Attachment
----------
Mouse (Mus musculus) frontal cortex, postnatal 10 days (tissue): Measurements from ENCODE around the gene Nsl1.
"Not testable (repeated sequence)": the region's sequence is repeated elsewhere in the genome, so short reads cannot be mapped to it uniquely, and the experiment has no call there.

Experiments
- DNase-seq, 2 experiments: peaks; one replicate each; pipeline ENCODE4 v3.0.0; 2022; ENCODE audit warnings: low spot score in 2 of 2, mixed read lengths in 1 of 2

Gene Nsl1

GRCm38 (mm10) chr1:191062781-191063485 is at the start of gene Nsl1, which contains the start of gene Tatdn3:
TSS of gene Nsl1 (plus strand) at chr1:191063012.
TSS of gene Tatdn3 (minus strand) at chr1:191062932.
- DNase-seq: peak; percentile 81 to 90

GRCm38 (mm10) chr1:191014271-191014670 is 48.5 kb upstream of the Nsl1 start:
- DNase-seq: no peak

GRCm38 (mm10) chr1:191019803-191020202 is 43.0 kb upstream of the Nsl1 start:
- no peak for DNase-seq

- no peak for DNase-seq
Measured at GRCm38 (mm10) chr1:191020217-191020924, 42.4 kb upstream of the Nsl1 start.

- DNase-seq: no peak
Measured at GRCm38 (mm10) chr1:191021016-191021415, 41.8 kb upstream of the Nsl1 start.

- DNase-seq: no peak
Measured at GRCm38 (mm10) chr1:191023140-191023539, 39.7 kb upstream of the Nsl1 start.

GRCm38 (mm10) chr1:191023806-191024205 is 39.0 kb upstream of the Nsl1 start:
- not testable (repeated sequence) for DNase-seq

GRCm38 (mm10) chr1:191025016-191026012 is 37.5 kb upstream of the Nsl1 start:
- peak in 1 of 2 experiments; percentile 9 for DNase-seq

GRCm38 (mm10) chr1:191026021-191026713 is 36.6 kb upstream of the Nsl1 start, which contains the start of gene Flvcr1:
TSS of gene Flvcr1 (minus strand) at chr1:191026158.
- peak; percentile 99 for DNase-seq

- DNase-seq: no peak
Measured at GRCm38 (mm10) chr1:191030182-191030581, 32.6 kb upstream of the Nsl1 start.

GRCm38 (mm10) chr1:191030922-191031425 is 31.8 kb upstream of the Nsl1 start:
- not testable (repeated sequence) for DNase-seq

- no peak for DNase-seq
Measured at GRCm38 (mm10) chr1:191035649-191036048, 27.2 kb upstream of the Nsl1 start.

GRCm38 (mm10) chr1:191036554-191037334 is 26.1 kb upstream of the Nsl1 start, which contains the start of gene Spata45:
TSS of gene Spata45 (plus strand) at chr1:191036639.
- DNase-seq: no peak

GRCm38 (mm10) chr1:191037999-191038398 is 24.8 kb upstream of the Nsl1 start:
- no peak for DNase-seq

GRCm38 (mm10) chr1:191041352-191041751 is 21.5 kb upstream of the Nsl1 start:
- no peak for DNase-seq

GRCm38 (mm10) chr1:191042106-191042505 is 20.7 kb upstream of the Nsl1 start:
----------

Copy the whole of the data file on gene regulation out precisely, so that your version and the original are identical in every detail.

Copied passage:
Mouse (Mus musculus) frontal cortex, postnatal 10 days (tissue): Measurements from ENCODE around the gene Nsl1.
"Not testable (repeated sequence)": the region's sequence is repeated elsewhere in the genome, so short reads cannot be mapped to it uniquely, and the experiment has no call there.

Experiments
- DNase-seq, 2 experiments: peaks; one replicate each; pipeline ENCODE4 v3.0.0; 2022; ENCODE audit warnings: low spot score in 2 of 2, mixed read lengths in 1 of 2

Gene Nsl1

GRCm38 (mm10) chr1:191062781-191063485 is at the start of gene Nsl1, which contains the start of gene Tatdn3:
TSS of gene Nsl1 (plus strand) at chr1:191063012.
TSS of gene Tatdn3 (minus strand) at chr1:191062932.
- DNase-seq: peak; percentile 81 to 90

GRCm38 (mm10) chr1:191014271-191014670 is 48.5 kb upstream of the Nsl1 start:
- DNase-seq: no peak

GRCm38 (mm10) chr1:191019803-191020202 is 43.0 kb upstream of the Nsl1 start:
- no peak for DNase-seq

- no peak for DNase-seq
Measured at GRCm38 (mm10) chr1:191020217-191020924, 42.4 kb upstream of the Nsl1 start.

- DNase-seq: no peak
Measured at GRCm38 (mm10) chr1:191021016-191021415, 41.8 kb upstream of the Nsl1 start.

- DNase-seq: no peak
Measured at GRCm38 (mm10) chr1:191023140-191023539, 39.7 kb upstream of the Nsl1 start.

GRCm38 (mm10) chr1:191023806-191024205 is 39.0 kb upstream of the Nsl1 start:
- not testable (repeated sequence) for DNase-seq

GRCm38 (mm10) chr1:191025016-191026012 is 37.5 kb upstream of the Nsl1 start:
- peak in 1 of 2 experiments; percentile 9 for DNase-seq

GRCm38 (mm10) chr1:191026021-191026713 is 36.6 kb upstream of the Nsl1 start, which contains the start of gene Flvcr1:
TSS of gene Flvcr1 (minus strand) at chr1:191026158.
- peak; percentile 99 for DNase-seq

- DNase-seq: no peak
Measured at GRCm38 (mm10) chr1:191030182-191030581, 32.6 kb upstream of the Nsl1 start.

GRCm38 (mm10) chr1:191030922-191031425 is 31.8 kb upstream of the Nsl1 start:
- not testable (repeated sequence) for DNase-seq

- no peak for DNase-seq
Measured at GRCm38 (mm10) chr1:191035649-191036048, 27.2 kb upstream of the Nsl1 start.

GRCm38 (mm10) chr1:191036554-191037334 is 26.1 kb upstream of the Nsl1 start, which contains the start of gene Spata45:
TSS of gene Spata45 (plus strand) at chr1:191036639.
- DNase-seq: no peak

GRCm38 (mm10) chr1:191037999-191038398 is 24.8 kb upstream of the Nsl1 start:
- no peak for DNase-seq

GRCm38 (mm10) chr1:191041352-191041751 is 21.5 kb upstream of the Nsl1 start:
- no peak for DNase-seq

GRCm38 (mm10) chr1:191042106-191042505 is 20.7 kb upstream of the Nsl1 start: